Blogging About Critters Since 2007

Sunday, August 26, 2007

Up to the minute, Update on Vick

This post should cover everything up to the last hurrah

A tangled trail behind Vick
News looks at issues surrounding the case
Sunday, August 26th 2007, 8:54 AM

Read full text of Vick plea agreement
Read full text of Summary of Facts in Vick case
Vick co-defendant Quanis Phillip's "Summary of the Facts"
Vick co-defendant Purnell Peace's "Summary of the Facts"
Read full text of Michael Vick indictment
Michael Vick Video Package
Will Vick play in the NFL again? As much as it might disgust him, Frank R. Ascione understands what draws people to blood sports like dog fights, where the crowd cheers dogs tearing into each others' faces and necks, spraying sand pits with blood.
"Obviously there's one element of the excitment of a fight to the death that people are sometimes attracted to," says Ascione, a professor of psychology at Utah State University and the author of several books on animal cruelty. "But then when you look at the people who go to a dog fight, you have other people motivated by other things. Some are there for the gambling, others who want to see the blood, others who are looking to make a drug deal, others trying to build a reputation."

1 comment:

Animal Chaplain said...

I am delighted the blogging community is talking about animal abuse and animal cruelty. Hopefully, that will raise awareness. However...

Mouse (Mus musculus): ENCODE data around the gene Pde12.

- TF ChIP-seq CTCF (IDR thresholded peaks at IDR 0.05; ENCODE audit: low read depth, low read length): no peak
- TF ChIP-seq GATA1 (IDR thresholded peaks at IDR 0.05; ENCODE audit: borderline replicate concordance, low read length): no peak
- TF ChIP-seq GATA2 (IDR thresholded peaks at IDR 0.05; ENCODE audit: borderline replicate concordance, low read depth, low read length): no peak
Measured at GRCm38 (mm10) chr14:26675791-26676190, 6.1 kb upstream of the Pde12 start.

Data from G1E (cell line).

I think it is a sad commentary that we, as a culture, our using the Vick story to compare "What's worse?" "What's worse", we ask, "carelessly fathering illegitimate children, or dogfighting?". "Dogfighting or rape?" "Dogfighting or racism?" "Dogfighting or hateful nationalism?" "Dogfighting or (fill in the blank)....?"

Dogfighting is one more piece of evidence our country is in need of a spiritual transformation (please note I said spiritual and not necessarily religious). Animals are sentient beings - they feel pain, and they suffer, just like we do. They are not more important, or less important than human beings, but like human beings, they are important, too.

Every major faith teaches its followers to be responsible stewards of animals and the Earth. Please help us get the word out that caring for animals, just like caring for people, is an important part of just being a decent person and citizen. If we make this a priority, there will be no more dogfighting horror stories, and no more pointless comparisons of evils. Let us all rise, together, to be better people than we are today, shall we?

Chaplain Nancy Cronk

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